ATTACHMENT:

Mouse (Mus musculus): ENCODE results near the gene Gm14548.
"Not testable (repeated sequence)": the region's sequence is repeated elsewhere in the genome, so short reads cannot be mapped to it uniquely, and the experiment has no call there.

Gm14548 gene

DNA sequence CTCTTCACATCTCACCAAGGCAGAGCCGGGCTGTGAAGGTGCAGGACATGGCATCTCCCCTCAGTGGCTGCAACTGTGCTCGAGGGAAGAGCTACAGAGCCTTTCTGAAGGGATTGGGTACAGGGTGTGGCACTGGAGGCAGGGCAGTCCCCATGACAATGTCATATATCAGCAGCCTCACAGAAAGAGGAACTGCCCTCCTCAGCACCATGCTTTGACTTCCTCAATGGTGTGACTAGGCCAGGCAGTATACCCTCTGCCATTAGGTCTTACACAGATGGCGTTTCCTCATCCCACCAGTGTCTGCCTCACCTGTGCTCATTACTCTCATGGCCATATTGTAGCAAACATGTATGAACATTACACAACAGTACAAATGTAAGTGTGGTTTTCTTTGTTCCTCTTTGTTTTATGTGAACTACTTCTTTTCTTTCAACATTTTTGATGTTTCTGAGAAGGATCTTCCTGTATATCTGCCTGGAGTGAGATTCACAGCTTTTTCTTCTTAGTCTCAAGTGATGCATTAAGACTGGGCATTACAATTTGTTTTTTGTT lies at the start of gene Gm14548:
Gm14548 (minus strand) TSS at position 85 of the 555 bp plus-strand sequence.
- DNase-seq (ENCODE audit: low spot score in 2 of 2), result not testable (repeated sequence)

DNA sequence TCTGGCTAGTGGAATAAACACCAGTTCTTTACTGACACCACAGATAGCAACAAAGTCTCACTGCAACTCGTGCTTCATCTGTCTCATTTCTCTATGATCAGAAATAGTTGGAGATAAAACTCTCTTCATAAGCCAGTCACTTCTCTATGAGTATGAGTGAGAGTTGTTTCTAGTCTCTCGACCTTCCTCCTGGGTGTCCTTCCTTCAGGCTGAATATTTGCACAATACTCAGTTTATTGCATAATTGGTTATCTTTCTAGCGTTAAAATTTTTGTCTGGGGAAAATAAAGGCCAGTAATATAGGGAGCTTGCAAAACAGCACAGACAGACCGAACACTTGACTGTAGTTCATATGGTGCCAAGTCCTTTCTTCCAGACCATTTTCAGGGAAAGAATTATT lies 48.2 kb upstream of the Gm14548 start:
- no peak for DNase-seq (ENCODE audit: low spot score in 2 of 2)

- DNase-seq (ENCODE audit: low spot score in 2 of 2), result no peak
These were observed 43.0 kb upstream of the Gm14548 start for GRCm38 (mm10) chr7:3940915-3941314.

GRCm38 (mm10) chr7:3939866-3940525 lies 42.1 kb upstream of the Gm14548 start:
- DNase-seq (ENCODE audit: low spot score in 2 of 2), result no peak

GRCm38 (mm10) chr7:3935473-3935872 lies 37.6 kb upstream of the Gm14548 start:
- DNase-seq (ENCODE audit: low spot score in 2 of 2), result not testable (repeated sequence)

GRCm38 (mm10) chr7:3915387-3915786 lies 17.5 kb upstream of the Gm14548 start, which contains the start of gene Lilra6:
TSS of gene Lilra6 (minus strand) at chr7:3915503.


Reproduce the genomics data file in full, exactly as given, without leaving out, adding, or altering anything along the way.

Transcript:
Mouse (Mus musculus): ENCODE results near the gene Gm14548.
"Not testable (repeated sequence)": the region's sequence is repeated elsewhere in the genome, so short reads cannot be mapped to it uniquely, and the experiment has no call there.

Gm14548 gene

DNA sequence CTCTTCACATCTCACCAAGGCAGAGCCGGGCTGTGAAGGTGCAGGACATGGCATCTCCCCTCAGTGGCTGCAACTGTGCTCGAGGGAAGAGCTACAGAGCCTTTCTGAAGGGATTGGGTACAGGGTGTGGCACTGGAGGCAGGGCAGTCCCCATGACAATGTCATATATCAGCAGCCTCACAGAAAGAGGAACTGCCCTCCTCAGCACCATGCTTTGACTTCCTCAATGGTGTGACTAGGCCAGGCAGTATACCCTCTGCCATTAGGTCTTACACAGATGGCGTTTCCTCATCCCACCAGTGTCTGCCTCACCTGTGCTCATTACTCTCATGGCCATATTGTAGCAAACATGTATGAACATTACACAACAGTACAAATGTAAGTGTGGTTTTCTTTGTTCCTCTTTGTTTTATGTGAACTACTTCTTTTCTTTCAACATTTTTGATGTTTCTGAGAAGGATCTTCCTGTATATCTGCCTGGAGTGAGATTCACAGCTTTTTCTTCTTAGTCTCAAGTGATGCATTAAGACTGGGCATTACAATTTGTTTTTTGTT lies at the start of gene Gm14548:
Gm14548 (minus strand) TSS at position 85 of the 555 bp plus-strand sequence.
- DNase-seq (ENCODE audit: low spot score in 2 of 2), result not testable (repeated sequence)

DNA sequence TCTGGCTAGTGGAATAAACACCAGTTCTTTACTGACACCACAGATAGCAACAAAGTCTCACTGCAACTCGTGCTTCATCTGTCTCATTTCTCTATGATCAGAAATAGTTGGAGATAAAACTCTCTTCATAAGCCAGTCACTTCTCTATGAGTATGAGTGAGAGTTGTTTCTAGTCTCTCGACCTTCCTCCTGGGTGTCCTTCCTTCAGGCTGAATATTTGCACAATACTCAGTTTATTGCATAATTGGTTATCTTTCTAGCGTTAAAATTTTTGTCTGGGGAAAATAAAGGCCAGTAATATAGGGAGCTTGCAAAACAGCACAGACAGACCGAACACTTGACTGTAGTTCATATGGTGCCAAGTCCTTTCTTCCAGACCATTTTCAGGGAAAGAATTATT lies 48.2 kb upstream of the Gm14548 start:
- no peak for DNase-seq (ENCODE audit: low spot score in 2 of 2)

- DNase-seq (ENCODE audit: low spot score in 2 of 2), result no peak
These were observed 43.0 kb upstream of the Gm14548 start for GRCm38 (mm10) chr7:3940915-3941314.

GRCm38 (mm10) chr7:3939866-3940525 lies 42.1 kb upstream of the Gm14548 start:
- DNase-seq (ENCODE audit: low spot score in 2 of 2), result no peak

GRCm38 (mm10) chr7:3935473-3935872 lies 37.6 kb upstream of the Gm14548 start:
- DNase-seq (ENCODE audit: low spot score in 2 of 2), result not testable (repeated sequence)

GRCm38 (mm10) chr7:3915387-3915786 lies 17.5 kb upstream of the Gm14548 start, which contains the start of gene Lilra6:
TSS of gene Lilra6 (minus strand) at chr7:3915503.